“The Lord proclaims to the ends of the earth: Say to daughter Zion, your savior comes!”
Christians around the world today celebrate one of the holiest and happiest days of their liturgical calendar: the birth of Jesus Christ, their Messiah.
In this time of uncertainty and difficulty, it is good to reflect on Jesus’ birth and his message.
Comedians have said that being chosen by God isn’t necessarily a good thing. From their enslavement in Egypt to their decades lost in the desert, the people had endured great difficulty. One of their greatest beliefs was in the promise that God would someday send a great king to save his people.
People waited generations for that promise to come true. At the time of Jesus’ birth Israel was under domination of the Roman Empire. Most Jews believed their scriptural king would assemble mighty forces to retake control of the Holy Land, and establish a strong nation that could repel all challenges.
Many believed the timing of his birth was significant: he was born during a campaign to count, and tax, everyone under Roman rule. Might he rise from these beginnings and wrest the chains of servitude from the shoulders of his people?
That’s not what happened. Instead, Christians believe, their god-man was born in humble beginnings. He talked about the importance of servitude, not power and domination. He spoke of love and forgiveness, not control and retaliation. He even was put to death, and showed the ultimate charity by openly forgiving his executioners.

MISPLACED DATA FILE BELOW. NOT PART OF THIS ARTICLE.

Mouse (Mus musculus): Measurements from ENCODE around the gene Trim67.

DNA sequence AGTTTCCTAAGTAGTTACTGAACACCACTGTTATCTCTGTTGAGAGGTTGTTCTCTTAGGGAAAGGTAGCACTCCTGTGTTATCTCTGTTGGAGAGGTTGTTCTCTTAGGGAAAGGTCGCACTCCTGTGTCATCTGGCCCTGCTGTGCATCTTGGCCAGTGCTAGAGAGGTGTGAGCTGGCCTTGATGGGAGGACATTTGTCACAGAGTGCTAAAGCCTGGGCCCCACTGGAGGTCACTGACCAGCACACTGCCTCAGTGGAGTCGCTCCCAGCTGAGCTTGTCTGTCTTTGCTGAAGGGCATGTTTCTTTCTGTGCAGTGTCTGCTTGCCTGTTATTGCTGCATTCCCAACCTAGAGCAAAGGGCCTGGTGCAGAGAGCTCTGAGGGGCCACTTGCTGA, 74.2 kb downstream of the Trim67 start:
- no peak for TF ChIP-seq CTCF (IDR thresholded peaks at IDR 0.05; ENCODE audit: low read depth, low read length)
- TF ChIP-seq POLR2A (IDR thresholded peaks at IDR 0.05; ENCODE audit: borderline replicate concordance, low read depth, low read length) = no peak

Jesus exhibited great powers, even over the laws of nature. But he used them not to show strength, but to heal the infirm and feed the hungry.
He advocated independence, but not through insurrection; rather, he spoke of individual responsibility and private benevolence, to reduce dependence upon the Romans.
And in the end, his message of peace swept throughout the world, inspiring many to put down their arms and open their hearts. Certainly, many have used the cover of Christianity to justify unspeakable actions against others, but most recognize that such imposters violate rather than embody Christ’s message of peace.
The faithful believe that Jesus ultimately proved his power over the world by defying death itself, rising three days after his execution.
Today we face many conditions similar to those the Israelis faced two millennia ago. Much of the world is ruled by governments that tax and regulate them to the point of weakness. Violence in the streets — especially the nearby threat of drug cartels for those of us living along the border — keeps many people in fear, unwilling to leave their homes after dark.
Jesus, consistent with his message of individual responsibility, warned that we must do our part to improve the world. He charged his followers with continuing his example, and enduring tribulation as he did.
“If the world hates you, just remember that it has hated me first,” he said. But he reassured them: “The world will make you suffer. But be brave! I have defeated the world!”
As we gather to celebrate the joy of this day, let us take heart in the knowledge that peace rescued a violent world once. It can do so again.